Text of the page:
The key to putting sparklines is to create two calculations that "jitter" the underlying latitude and longitude fields. These calculations will then go on the X (i.e. Columns) and Y (i.e. Rows) shelves, while the location of each sparkline (i.e. latitude and longitude) goes onto the Level of Detail shelf. The sparkline itself is a Line mark with the X axis value on the Path shelf. I also find it helpful to put the Y axis value on the Color shelf to provide a kind of labelling for the axis, but this is not strictly necessary. You can also put a third variable on the Size shelf if the sparkline is not too dense, but I have not done that in this example because there are no unused variables.

I like to create these jittered calculations in two stages. The first stage is to make two calculations called [Sparkline X] and [Sparkline Y] that compute the X and Y values for the sparkline and normalise them both to the range [-1,1]. This makes it easier to centre them on geographical points and scale them to the grid. These calculations should be aggregate calculations so that Tableau will not try to group by them, which would break the line up into a set of discrete points. In my example, the two calculations are:

- [Sparkline X] = (MAX(YEAR([date])) - 1980) / 30
- [Sparkline Y] = AVG([anomaly]) / 2

MAX (or MIN) is a convenient way to make a dimension into an aggregate without changing its value. Notice that each calculation is of the form

- (AGG - midpoint) / (half of the range)

[anomaly] varies from about -2 to +2 in my data set so the midpoint is actually 0, and I am only going to plot YEAR([date]) from about 1950 onwards, which gives a range of about 60 years centred at 1980.

The second stage is to make the actual jittered calculations using two calculations from the first stage:

- [Longitude X] = MAX([long]) + [Sparkline X]
- [Latitude Y] = MAX([lat]) + [Sparkline Y] * .75

The .75 is used to scale the Y axis to the grid used by the data. The X axis seems fine with a scaling of 1 for my grid. Again, notice that these are aggregate calculations and I have used the MAX trick on the [lat] and [long] fields. For this type of data visualisation, you should make sure that [lat] and [long] are Dimensions, not measures. Also, watch out for axis reversal - we tend to say "X and Y" and "Latitude and Longitude", but Latitude should have the Y values, not the X values! One final note: If you create the Latitude/Longitude calculations by right-clicking on your [lat]/[long] fields when they are already marked with the correct geographical role, Tableau will create the new calculation with that role already assigned.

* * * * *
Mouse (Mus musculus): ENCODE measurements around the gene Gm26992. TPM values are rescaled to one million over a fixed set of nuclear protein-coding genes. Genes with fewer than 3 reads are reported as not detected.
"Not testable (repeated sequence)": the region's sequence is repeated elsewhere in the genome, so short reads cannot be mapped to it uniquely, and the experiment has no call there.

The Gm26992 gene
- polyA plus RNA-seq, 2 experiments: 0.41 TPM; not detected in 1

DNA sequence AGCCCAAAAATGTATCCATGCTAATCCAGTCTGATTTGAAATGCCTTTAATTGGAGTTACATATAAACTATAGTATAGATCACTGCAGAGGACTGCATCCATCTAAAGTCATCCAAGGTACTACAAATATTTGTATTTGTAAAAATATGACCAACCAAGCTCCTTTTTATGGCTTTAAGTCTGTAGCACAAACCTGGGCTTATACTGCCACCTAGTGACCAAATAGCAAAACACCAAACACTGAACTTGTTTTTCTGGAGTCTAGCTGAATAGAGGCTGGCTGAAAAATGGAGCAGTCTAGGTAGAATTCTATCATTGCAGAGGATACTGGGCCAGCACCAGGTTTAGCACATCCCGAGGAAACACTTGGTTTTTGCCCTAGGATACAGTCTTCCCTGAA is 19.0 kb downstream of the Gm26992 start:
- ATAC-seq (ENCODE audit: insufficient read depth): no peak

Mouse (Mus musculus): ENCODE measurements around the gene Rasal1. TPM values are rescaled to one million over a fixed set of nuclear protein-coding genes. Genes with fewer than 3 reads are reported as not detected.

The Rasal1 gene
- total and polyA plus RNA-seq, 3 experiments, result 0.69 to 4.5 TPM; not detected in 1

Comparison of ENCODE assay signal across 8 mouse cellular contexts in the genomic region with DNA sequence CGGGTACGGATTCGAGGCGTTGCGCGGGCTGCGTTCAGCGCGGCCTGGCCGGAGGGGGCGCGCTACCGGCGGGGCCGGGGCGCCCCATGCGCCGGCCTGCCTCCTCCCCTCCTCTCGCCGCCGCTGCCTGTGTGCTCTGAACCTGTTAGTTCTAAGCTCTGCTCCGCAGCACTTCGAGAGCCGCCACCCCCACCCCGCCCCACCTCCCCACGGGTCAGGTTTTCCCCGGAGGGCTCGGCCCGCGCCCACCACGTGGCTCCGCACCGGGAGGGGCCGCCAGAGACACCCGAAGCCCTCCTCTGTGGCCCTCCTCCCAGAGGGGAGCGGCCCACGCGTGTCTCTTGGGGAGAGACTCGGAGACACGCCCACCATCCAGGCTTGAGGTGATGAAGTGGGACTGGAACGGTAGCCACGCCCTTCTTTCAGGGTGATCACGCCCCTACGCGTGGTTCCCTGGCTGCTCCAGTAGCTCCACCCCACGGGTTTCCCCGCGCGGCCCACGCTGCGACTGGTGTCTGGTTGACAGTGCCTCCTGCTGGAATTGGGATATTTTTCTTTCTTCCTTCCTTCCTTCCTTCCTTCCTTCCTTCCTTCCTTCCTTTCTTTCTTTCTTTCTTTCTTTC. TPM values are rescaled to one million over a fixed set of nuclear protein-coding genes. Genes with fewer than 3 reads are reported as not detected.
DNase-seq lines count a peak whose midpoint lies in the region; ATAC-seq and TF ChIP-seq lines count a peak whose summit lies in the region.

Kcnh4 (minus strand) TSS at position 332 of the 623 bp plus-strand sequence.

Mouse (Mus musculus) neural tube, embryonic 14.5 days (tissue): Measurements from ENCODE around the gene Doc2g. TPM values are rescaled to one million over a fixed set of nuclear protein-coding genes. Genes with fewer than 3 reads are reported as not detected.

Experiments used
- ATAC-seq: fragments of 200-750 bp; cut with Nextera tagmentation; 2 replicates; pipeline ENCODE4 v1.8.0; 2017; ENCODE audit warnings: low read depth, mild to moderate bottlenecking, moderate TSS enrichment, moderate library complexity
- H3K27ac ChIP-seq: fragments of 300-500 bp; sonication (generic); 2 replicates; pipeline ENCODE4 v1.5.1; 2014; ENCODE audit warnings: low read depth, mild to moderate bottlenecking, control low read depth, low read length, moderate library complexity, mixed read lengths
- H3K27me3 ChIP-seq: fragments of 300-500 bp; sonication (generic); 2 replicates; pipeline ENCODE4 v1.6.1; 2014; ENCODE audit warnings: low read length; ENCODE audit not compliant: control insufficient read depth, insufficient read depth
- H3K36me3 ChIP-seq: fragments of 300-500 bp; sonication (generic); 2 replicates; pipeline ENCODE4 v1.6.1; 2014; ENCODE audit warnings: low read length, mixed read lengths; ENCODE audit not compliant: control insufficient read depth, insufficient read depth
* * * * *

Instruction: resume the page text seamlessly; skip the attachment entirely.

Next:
(Incidentally, splitting up the calculations this way is an example of what we Software Engineers call "separation of concerns": the Sparkline calculations are "concerned" with the properties of the X/Y values and the Latitude calculations are "concerned" with the properties of the grid. Then if you need to adjust something, you know exactly where to go to fix it.)

## Comentários

Richard,

I think it s problematic to have sparklines that have a map as a background. Cant you render them in a white box instead?

I feel that that aspect ration of the sparklines should be so that the sparklines have a smaller amplitude.

Andreas

Andreas, thanks for your feedback.

The map sources we selected were chosen in part because they don't have excessive background clutter, and the user retains control over a variety of rendering options and data overlays. In particular the map has a washout control which fades the map to emphasize foreground visualizations. I don't know of an easy way to create an opaque bounding region for each sparkline, but you may find you don't need to.

Regarding the aspect ratio, you can certainly control that according to the recipe. Simply change the 0.75 multiplier to one you feel is appropriate for your viz. I liked the original, but using thinner lines with the following calculation gives a good effect as well:

[Longitude Y] = MAX([lat])+ [Sparkline Y] * .50

Outstanding, Richard! Very tasty! We will use the recipe for retail location analyses with our clients (sales, customer satisfaction, direct mail ROI, etc.).

can you make mini bar charts this way? i have too separate values i'd like to place together at various geographic locations

or could you only done this by manipulation of the line mark